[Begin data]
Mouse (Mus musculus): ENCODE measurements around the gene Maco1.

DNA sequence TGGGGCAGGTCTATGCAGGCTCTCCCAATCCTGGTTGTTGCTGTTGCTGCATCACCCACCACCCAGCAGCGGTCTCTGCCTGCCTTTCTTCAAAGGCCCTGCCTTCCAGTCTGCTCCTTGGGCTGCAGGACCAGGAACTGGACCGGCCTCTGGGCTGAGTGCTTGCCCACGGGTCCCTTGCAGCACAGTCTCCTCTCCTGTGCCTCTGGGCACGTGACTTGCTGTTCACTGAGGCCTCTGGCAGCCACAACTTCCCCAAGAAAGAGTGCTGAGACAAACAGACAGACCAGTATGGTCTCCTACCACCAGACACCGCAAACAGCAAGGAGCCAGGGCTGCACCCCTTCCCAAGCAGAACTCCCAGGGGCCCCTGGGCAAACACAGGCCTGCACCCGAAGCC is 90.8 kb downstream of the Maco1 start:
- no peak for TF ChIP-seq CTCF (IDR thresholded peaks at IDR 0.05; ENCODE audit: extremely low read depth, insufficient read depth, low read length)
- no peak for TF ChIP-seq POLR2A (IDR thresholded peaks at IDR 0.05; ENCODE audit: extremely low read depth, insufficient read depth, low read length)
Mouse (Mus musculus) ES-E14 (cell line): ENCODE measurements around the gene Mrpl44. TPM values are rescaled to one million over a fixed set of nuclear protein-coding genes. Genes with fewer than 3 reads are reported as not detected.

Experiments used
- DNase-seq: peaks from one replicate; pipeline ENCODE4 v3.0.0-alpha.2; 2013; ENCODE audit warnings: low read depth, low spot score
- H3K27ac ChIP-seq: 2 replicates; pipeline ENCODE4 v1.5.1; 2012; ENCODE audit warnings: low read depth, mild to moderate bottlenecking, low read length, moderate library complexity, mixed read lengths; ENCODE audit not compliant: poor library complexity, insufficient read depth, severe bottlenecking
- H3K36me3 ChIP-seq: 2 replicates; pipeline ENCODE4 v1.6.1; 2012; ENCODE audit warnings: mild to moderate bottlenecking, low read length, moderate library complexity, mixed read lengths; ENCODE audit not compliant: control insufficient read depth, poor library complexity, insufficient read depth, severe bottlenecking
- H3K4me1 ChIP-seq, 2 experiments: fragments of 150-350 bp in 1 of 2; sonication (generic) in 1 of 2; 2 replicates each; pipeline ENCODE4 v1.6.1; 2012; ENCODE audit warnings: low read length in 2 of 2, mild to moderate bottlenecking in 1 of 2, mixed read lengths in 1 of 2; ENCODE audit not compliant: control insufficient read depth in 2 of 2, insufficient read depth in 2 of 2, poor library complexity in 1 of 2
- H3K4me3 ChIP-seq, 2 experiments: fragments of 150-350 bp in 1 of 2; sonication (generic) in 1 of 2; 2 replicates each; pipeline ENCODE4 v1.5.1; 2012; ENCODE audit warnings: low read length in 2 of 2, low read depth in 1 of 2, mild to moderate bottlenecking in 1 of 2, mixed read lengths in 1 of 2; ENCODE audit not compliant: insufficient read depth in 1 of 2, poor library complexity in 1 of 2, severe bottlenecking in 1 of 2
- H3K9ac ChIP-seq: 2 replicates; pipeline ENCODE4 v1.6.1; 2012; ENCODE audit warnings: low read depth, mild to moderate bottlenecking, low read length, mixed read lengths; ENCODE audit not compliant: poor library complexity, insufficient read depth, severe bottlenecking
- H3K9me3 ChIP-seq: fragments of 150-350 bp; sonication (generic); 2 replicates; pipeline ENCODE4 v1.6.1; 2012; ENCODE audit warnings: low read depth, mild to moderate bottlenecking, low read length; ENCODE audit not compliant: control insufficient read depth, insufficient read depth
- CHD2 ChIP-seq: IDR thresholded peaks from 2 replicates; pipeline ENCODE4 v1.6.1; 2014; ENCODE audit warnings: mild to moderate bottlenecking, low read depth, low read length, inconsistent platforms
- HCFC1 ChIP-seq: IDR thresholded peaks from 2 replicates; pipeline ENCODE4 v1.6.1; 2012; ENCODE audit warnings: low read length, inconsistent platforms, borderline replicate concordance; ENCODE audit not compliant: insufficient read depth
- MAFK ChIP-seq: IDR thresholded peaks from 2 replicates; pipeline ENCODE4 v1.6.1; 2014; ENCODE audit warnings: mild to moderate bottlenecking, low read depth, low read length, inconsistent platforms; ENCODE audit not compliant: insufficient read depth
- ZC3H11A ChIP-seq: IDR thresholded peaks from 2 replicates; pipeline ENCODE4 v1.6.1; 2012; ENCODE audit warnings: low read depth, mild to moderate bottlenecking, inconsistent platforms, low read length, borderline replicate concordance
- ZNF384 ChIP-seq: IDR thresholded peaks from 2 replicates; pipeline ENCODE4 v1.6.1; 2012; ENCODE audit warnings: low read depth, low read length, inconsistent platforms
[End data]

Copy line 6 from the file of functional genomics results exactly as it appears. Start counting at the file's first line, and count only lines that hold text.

Experiments used